Basic Education Minister, Angie Motshekga, briefs the media to provide an update on the sector’s response to the impact of Covid-19 on schooling. Photo: Supplied/GCIS/Siyabulela Duda
Basic Education Minister, Angie Motshekga, briefs the media to provide an update on the sector’s response to the impact of Covid-19 on schooling. Photo: Supplied/GCIS/Siyabulela Duda

Provinces assessing dropout rate due to Covid-19 impact, says Motshekga

By Zintle Mahlati Time of article published Sep 5, 2021

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Basic Education Minister Angie Motshekga says provinces were assessing the number of learners who had dropped out of school since the outbreak of the Covid-19 pandemic.

The minister said the verification of learner dropout rates was complicated as it was crucial to distinguish between learners who had left schooling and those who were absent due to multiple reasons.

She was replying to a Parliamentary question from the EFF.

"The verification process has to be carefully executed for a number of reasons so that learners are not counted as drop-outs when that is not the case. Some schools follow a weekly rotation timetabling; learner attendance is marked when it is a learner's turn to come to school," she said.

“In some cases, learners are absent for an extended period of time, and this may erroneously be interpreted as a drop-out. Some learners are physically at school, but are either learning virtually from home or are participating in home education programmes. As provinces are verifying learner drop-out statistics, they need to consider these issues, which may be construed as drop-out.”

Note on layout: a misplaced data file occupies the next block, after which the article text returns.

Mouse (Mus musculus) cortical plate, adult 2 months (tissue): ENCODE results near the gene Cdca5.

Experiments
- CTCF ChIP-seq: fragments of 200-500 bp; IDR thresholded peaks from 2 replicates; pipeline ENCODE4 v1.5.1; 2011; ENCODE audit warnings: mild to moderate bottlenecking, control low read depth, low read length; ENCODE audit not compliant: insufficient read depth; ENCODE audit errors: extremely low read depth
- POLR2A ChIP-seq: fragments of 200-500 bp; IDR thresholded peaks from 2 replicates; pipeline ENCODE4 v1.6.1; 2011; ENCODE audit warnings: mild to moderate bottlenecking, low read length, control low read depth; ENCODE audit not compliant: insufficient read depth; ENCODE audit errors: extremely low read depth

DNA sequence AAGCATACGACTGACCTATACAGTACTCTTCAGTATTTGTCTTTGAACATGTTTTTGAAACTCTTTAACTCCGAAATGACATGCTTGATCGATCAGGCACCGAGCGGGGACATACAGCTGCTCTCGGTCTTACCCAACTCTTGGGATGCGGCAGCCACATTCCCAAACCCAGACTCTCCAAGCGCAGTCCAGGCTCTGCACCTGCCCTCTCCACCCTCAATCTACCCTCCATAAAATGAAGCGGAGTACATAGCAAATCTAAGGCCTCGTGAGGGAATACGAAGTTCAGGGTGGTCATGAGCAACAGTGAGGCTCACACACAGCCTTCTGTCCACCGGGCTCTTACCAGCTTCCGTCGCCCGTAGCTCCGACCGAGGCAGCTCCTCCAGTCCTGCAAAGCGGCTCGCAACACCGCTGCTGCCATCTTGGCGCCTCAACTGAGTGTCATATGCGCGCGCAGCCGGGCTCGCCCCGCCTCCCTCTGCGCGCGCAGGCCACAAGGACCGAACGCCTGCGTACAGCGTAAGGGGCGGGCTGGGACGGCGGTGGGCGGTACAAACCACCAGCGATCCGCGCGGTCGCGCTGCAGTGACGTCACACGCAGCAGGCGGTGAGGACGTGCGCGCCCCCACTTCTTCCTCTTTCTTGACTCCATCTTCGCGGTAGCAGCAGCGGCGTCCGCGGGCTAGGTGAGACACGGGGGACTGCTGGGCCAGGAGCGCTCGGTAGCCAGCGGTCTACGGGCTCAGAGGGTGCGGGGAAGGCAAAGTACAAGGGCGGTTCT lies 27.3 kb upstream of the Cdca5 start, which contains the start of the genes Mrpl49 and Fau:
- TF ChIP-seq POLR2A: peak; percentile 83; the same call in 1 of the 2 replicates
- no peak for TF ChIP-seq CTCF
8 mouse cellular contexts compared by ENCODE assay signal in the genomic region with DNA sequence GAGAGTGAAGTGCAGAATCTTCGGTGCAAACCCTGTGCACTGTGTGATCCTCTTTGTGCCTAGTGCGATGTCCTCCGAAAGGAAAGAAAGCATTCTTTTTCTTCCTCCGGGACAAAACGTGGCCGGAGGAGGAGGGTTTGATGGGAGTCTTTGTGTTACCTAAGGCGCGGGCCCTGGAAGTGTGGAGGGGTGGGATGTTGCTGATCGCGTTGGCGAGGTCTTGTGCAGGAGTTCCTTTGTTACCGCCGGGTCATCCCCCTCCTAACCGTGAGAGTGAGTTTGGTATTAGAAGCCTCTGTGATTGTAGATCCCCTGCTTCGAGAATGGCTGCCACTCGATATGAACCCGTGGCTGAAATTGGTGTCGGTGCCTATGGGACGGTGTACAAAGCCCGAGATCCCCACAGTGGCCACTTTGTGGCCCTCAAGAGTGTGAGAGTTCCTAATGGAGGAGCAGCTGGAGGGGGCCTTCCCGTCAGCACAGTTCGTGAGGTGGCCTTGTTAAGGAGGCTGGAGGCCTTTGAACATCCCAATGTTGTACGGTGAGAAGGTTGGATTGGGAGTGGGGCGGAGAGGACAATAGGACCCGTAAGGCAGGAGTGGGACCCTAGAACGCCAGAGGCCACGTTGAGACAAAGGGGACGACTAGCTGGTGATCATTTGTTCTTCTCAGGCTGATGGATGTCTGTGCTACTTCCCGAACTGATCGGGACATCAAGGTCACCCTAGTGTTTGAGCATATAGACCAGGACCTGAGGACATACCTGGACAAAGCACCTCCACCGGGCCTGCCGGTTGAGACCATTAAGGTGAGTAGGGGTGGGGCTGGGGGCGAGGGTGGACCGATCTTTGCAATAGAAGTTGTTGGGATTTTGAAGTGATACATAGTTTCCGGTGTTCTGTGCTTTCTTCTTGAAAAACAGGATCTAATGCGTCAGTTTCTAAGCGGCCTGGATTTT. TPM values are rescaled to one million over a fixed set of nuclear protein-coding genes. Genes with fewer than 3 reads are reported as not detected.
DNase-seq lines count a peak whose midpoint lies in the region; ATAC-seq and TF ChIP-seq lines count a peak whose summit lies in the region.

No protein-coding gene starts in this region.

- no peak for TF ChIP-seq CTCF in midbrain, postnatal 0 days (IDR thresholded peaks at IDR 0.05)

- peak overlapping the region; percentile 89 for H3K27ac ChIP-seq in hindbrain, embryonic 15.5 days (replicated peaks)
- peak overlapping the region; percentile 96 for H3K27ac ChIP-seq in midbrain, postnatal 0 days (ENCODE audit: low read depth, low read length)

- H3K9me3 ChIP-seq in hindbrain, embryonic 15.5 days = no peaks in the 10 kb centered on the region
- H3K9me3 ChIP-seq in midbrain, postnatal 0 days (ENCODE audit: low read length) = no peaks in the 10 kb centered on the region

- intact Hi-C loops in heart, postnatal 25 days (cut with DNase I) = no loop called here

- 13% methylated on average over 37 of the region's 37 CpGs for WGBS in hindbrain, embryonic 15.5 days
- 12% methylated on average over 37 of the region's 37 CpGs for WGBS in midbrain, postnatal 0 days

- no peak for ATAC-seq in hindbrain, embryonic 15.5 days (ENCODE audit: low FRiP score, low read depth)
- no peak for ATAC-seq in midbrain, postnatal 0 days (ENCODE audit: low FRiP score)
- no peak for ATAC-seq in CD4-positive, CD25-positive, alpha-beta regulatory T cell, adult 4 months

Motshekga said the department and districts were following up on learners who had been absent from school.

“To minimise learner drop-out, at the national level, the Quality of Learning and Teaching Campaign (QLTC) is the most effective instrument that is being used, to engage with all relevant stakeholders, including but not limited to parents, schools and local authorities,” she said.

Last week, Motshekga insisted that the education system was stable despite a harsh pandemic disruption.

A survey conducted on learning and the impact of the pandemic shows a loss of learning time for a number of learners.

Professor Martin Gustafsson, from Stellenbosch University, said so far this year, about 50% of schooling has been lost. The biggest impact has been observed in the foundation phase.

Areas in the country that have been largely been affected included the Free State and the Eastern Cape - with the worst attendance records.

Gustafsson said in poor communities, the impact of the pandemic has been largely felt, and the concern was that if children were not in contact with teachers, large amounts of schooling was lost.

School intake numbers have also not been spared. The intake numbers for learners aged 4 to 6 were lower by 25 000 in 2021 than they should have been. For learners in Grade R and 1, the intake has dropped.

Another concern was (the intake) of children aged 7 to 14 was lower by 10 000. In ages 15 and above, not much of a difference was observed Gustafsson said.

Political Bureau

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